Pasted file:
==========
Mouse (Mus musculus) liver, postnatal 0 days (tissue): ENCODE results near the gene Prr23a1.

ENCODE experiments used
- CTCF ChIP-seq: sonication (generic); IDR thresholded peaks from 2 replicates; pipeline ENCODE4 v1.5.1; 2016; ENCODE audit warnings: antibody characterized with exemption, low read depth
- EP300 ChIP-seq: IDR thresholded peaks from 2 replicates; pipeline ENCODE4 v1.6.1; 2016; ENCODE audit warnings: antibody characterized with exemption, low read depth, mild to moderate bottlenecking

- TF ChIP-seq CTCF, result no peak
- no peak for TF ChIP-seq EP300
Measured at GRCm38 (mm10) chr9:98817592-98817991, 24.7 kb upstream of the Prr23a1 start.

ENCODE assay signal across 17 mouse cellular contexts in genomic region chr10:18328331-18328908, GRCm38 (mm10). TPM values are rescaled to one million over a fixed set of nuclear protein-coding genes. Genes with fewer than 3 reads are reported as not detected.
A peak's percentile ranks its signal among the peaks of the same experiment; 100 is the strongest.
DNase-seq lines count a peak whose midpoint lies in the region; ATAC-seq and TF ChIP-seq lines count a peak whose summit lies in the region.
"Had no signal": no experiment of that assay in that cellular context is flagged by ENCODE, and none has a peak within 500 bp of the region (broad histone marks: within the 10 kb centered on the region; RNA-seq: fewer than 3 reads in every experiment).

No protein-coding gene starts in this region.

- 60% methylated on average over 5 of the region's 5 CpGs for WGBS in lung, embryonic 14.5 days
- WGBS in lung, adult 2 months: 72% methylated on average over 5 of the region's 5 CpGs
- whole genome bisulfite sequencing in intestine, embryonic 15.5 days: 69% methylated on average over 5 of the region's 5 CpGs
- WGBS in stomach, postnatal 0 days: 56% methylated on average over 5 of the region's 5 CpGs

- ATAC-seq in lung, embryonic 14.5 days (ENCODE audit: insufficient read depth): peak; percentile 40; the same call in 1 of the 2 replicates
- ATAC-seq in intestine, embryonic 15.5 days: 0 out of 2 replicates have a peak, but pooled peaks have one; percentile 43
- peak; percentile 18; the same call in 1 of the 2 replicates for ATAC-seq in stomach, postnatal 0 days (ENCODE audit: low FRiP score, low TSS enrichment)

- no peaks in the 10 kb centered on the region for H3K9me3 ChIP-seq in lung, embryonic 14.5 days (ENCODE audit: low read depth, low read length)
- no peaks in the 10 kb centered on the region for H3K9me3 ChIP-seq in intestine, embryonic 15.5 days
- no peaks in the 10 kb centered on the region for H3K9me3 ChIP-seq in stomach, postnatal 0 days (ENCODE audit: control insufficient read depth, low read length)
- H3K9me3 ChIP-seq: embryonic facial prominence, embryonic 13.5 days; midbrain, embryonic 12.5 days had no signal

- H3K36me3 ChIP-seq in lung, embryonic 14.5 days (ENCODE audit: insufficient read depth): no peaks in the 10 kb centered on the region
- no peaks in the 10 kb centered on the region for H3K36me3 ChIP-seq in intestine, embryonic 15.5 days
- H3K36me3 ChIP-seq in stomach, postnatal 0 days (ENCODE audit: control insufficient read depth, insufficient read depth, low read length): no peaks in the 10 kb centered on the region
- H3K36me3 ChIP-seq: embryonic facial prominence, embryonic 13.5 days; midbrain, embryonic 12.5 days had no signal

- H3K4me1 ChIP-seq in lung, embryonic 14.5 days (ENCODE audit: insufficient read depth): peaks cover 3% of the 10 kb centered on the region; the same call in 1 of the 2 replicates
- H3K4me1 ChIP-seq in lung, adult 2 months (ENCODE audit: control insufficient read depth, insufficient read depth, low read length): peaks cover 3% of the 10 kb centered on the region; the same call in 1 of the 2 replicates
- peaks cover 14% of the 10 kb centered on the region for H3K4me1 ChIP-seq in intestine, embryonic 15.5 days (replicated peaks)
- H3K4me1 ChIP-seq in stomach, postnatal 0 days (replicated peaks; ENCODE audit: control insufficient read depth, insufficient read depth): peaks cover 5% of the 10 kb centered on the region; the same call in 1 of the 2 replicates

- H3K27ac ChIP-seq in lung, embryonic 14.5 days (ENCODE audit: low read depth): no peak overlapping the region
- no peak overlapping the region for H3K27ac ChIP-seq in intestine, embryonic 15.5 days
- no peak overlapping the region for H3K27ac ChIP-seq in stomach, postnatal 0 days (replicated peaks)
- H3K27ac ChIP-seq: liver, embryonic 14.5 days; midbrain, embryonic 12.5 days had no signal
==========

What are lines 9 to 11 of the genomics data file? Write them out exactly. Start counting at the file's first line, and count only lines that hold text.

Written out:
A peak's percentile ranks its signal among the peaks of the same experiment; 100 is the strongest.
DNase-seq lines count a peak whose midpoint lies in the region; ATAC-seq and TF ChIP-seq lines count a peak whose summit lies in the region.
"Had no signal": no experiment of that assay in that cellular context is flagged by ENCODE, and none has a peak within 500 bp of the region (broad histone marks: within the 10 kb centered on the region; RNA-seq: fewer than 3 reads in every experiment).